BLACK THEOLOGY's DOCTRINE OF SCRIPTURE
Black theology views the biblical witness as one of its sources. By this it means that the Bible provides access to the divine revelation; but black theology does not equate the Bible with full divine self-disclosure. Rather it focuses on those themes within the biblical corpus that promote liberation and affirm the personhood of individuals of African descent. Thus, any notion of plenary verbal inspiration in connection with this theological perspective is misguided. In other words, black theology has never claimed to accept the entirety of scripture with its periodically contradictory statements, perspectives, and practices. This allows black theology to avoid some of the thornier issues raised by biblical scholars (and others) regarding the particulars of passages as well as entire books within the canon (e.g., the endorsement of slavery in Eph. 6; Col. 3; and 1 Pet. 2).
Following Karl Barth and the so-called neoorthodox position, black theology has adopted in large measure the perspective that the Bible is a powerful and important witness to the divine revelation, but that full divine self-disclosure has only occurred in the incarnation of Jesus Christ. Thus, black theology appropriates the biblical corpus in a selective, if not entirely critical, manner.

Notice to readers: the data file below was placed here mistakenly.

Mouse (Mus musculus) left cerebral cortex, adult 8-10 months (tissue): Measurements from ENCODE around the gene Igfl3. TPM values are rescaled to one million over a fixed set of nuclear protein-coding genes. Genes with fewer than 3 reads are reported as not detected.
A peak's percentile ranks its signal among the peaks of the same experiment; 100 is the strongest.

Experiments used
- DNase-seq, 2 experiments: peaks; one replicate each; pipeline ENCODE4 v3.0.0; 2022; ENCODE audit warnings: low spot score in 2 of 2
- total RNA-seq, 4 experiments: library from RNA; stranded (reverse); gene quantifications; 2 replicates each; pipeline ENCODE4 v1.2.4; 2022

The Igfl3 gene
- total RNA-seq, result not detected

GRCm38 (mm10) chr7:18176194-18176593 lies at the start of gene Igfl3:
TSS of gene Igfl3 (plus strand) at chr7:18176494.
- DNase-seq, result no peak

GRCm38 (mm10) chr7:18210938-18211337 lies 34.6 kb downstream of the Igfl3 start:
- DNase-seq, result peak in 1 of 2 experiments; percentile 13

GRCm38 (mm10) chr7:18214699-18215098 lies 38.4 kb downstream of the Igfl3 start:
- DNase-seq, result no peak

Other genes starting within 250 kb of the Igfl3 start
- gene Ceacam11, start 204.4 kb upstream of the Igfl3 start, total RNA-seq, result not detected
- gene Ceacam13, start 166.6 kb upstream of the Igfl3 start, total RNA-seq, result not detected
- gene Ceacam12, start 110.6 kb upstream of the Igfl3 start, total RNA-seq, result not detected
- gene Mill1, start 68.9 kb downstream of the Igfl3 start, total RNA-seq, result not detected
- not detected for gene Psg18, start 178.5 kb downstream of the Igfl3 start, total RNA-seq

Using Jesus' sermon in Luke 4:18–19 as its normative hermeneutical lens, black theology advances a reading of scripture that places it in conversation with the contemporary experience of blackness among persons of African descent. Of course, it is true that the exodus narrative has functioned centrally in the black theological enterprise. Drawing primarily on the experience of slaves, the exodus narrative forms the symbolic core of much of black theology’s eschatological vision. Still, Jesus’ sermon in Luke 4 carries functional, if not logical, priority over the exodus narrative when it comes to evaluating, for example, other biblical passages.
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